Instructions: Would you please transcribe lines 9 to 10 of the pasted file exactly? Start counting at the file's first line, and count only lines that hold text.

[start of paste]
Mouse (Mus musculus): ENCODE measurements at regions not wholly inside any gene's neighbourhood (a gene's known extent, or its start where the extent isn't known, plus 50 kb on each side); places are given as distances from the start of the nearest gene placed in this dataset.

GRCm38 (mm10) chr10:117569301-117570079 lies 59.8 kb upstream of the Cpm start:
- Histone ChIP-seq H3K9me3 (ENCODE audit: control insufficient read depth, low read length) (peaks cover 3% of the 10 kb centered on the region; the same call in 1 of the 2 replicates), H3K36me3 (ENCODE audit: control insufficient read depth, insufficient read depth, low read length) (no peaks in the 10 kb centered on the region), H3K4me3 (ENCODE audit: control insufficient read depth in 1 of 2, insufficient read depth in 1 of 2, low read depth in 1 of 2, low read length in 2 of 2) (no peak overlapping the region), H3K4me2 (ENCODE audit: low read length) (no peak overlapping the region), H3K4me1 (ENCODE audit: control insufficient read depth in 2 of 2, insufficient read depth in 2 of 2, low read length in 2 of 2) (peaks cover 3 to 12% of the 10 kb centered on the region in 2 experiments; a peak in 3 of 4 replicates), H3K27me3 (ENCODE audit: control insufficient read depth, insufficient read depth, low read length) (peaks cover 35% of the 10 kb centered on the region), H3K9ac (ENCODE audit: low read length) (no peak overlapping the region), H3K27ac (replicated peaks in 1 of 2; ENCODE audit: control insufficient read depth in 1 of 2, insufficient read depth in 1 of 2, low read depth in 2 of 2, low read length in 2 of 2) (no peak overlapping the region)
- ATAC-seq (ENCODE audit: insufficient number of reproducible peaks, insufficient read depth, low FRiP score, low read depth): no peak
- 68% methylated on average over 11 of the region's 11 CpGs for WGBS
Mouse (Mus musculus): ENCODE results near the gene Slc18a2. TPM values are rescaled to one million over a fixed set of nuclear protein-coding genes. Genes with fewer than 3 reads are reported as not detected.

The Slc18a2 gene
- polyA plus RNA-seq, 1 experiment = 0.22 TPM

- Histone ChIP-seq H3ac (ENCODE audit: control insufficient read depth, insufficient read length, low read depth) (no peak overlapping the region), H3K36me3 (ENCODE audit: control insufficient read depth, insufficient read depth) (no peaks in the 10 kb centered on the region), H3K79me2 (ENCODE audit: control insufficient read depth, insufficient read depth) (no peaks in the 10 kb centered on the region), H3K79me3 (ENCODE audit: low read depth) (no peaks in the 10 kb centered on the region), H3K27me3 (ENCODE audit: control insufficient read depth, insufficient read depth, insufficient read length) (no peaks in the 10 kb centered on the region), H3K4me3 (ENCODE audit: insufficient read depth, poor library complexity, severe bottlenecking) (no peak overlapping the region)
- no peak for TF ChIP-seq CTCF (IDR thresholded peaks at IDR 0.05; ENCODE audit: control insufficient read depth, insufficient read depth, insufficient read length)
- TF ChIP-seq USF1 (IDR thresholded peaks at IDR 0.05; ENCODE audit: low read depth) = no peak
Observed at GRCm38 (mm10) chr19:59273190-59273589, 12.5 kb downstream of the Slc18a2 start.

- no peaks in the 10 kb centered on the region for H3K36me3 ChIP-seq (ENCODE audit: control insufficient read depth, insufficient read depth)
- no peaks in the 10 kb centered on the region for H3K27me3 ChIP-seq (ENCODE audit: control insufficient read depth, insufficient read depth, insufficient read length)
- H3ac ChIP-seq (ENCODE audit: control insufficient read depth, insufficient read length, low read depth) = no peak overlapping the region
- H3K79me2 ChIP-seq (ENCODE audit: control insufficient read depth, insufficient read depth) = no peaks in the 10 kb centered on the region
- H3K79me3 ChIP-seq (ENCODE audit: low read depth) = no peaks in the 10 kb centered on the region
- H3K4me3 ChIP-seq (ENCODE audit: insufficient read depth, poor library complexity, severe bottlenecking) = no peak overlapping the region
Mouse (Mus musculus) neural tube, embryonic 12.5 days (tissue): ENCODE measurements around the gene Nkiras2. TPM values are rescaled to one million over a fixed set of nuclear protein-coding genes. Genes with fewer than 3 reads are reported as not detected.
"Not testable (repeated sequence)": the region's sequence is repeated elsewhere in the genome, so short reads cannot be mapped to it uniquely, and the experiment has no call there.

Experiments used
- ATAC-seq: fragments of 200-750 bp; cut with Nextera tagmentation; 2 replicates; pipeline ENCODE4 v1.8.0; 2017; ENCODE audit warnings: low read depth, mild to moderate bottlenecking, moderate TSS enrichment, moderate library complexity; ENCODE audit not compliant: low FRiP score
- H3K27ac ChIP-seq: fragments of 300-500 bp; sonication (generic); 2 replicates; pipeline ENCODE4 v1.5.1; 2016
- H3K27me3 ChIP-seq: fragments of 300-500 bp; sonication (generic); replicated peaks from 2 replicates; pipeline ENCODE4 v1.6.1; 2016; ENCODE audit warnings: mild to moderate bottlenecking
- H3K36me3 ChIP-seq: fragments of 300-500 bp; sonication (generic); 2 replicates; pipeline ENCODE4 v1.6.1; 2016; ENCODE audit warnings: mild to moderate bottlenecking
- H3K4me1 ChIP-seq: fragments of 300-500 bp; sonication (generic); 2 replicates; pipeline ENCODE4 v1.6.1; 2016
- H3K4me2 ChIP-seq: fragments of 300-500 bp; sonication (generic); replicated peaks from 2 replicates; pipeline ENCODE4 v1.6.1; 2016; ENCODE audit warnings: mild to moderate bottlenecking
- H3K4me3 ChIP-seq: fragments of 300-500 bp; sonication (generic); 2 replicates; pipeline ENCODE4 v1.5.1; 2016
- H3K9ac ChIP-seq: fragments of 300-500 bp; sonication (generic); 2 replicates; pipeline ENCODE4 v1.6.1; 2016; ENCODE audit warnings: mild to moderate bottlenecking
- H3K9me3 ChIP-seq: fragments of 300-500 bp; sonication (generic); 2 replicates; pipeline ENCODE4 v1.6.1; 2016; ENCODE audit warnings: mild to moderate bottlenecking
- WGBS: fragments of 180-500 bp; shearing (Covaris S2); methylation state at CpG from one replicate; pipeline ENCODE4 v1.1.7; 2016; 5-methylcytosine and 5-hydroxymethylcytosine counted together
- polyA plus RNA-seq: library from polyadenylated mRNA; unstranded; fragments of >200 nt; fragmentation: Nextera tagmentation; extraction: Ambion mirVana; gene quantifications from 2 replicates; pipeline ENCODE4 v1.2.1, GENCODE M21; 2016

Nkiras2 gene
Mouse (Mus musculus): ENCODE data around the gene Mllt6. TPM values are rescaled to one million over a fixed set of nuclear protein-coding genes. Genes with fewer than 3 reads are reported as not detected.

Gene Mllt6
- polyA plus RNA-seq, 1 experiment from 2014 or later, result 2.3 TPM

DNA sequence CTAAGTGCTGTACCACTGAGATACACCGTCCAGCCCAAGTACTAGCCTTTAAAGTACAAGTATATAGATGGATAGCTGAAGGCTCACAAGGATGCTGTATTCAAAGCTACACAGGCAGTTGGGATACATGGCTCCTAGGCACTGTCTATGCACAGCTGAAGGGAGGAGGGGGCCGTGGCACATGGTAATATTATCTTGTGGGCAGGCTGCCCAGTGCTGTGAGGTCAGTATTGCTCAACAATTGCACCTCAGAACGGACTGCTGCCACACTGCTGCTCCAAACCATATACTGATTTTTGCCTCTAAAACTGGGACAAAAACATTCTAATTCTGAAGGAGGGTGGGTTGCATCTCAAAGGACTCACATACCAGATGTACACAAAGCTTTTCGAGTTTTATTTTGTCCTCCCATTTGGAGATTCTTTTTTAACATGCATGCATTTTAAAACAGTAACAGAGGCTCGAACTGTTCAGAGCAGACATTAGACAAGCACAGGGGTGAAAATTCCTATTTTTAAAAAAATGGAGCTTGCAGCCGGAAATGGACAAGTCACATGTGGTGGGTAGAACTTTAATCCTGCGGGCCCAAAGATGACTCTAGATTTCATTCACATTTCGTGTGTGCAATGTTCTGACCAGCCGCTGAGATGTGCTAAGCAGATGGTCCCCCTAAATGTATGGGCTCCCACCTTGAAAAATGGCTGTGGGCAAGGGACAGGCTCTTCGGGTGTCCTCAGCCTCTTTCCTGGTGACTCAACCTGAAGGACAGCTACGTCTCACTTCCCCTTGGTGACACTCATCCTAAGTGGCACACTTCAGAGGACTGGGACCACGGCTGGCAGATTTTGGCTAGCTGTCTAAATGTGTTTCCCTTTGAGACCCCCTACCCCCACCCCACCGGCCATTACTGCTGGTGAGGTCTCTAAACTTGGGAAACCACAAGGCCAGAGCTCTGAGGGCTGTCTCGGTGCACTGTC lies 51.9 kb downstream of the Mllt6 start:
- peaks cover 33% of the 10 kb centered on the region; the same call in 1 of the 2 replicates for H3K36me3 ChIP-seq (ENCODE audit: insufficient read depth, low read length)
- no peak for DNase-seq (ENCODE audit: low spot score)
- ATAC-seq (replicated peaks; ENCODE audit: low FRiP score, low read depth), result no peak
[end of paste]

- Histone ChIP-seq H3ac (ENCODE audit: control insufficient read depth, insufficient read length, low read depth) (no peak overlapping the region), H3K36me3 (ENCODE audit: control insufficient read depth, insufficient read depth) (no peaks in the 10 kb centered on the region), H3K79me2 (ENCODE audit: control insufficient read depth, insufficient read depth) (no peaks in the 10 kb centered on the region), H3K79me3 (ENCODE audit: low read depth) (no peaks in the 10 kb centered on the region), H3K27me3 (ENCODE audit: control insufficient read depth, insufficient read depth, insufficient read length) (no peaks in the 10 kb centered on the region), H3K4me3 (ENCODE audit: insufficient read depth, poor library complexity, severe bottlenecking) (no peak overlapping the region)
- no peak for TF ChIP-seq CTCF (IDR thresholded peaks at IDR 0.05; ENCODE audit: control insufficient read depth, insufficient read depth, insufficient read length)